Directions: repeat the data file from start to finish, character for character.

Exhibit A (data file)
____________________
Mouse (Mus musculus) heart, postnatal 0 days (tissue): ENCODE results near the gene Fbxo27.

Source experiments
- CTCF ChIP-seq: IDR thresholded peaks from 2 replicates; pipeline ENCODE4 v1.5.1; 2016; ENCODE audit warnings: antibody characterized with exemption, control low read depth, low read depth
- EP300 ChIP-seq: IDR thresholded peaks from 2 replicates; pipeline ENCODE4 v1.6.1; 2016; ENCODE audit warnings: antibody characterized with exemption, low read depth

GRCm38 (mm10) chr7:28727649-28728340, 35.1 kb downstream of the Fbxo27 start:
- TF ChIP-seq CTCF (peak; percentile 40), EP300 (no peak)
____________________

Mouse (Mus musculus) heart, postnatal 0 days (tissue): ENCODE results near the gene Fbxo27.

Source experiments
- CTCF ChIP-seq: IDR thresholded peaks from 2 replicates; pipeline ENCODE4 v1.5.1; 2016; ENCODE audit warnings: antibody characterized with exemption, control low read depth, low read depth
- EP300 ChIP-seq: IDR thresholded peaks from 2 replicates; pipeline ENCODE4 v1.6.1; 2016; ENCODE audit warnings: antibody characterized with exemption, low read depth

GRCm38 (mm10) chr7:28727649-28728340, 35.1 kb downstream of the Fbxo27 start:
- TF ChIP-seq CTCF (peak; percentile 40), EP300 (no peak)